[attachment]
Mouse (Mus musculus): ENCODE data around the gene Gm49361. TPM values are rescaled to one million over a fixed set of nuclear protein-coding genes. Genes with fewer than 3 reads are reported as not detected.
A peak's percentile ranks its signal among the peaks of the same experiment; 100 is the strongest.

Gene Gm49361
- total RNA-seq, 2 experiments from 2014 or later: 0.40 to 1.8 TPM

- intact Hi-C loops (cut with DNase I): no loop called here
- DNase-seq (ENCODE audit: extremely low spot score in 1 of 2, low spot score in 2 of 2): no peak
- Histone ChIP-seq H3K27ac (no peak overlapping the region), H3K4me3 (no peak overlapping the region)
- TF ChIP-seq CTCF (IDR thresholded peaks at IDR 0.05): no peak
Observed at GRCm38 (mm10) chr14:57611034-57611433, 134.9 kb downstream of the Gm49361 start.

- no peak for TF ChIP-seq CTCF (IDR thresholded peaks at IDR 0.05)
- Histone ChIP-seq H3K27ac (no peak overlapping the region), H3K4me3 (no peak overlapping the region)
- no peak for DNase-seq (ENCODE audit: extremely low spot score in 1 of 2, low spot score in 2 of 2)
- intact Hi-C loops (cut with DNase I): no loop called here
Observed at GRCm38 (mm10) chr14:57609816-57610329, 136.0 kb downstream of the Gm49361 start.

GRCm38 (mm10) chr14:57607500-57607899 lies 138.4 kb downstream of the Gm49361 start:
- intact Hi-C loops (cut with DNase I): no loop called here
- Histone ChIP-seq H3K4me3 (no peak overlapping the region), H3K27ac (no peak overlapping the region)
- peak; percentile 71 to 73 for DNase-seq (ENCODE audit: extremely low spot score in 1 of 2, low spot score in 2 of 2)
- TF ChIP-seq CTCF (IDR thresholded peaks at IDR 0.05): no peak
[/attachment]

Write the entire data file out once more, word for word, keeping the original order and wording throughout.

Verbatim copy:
Mouse (Mus musculus): ENCODE data around the gene Gm49361. TPM values are rescaled to one million over a fixed set of nuclear protein-coding genes. Genes with fewer than 3 reads are reported as not detected.
A peak's percentile ranks its signal among the peaks of the same experiment; 100 is the strongest.

Gene Gm49361
- total RNA-seq, 2 experiments from 2014 or later: 0.40 to 1.8 TPM

- intact Hi-C loops (cut with DNase I): no loop called here
- DNase-seq (ENCODE audit: extremely low spot score in 1 of 2, low spot score in 2 of 2): no peak
- Histone ChIP-seq H3K27ac (no peak overlapping the region), H3K4me3 (no peak overlapping the region)
- TF ChIP-seq CTCF (IDR thresholded peaks at IDR 0.05): no peak
Observed at GRCm38 (mm10) chr14:57611034-57611433, 134.9 kb downstream of the Gm49361 start.

- no peak for TF ChIP-seq CTCF (IDR thresholded peaks at IDR 0.05)
- Histone ChIP-seq H3K27ac (no peak overlapping the region), H3K4me3 (no peak overlapping the region)
- no peak for DNase-seq (ENCODE audit: extremely low spot score in 1 of 2, low spot score in 2 of 2)
- intact Hi-C loops (cut with DNase I): no loop called here
Observed at GRCm38 (mm10) chr14:57609816-57610329, 136.0 kb downstream of the Gm49361 start.

GRCm38 (mm10) chr14:57607500-57607899 lies 138.4 kb downstream of the Gm49361 start:
- intact Hi-C loops (cut with DNase I): no loop called here
- Histone ChIP-seq H3K4me3 (no peak overlapping the region), H3K27ac (no peak overlapping the region)
- peak; percentile 71 to 73 for DNase-seq (ENCODE audit: extremely low spot score in 1 of 2, low spot score in 2 of 2)
- TF ChIP-seq CTCF (IDR thresholded peaks at IDR 0.05): no peak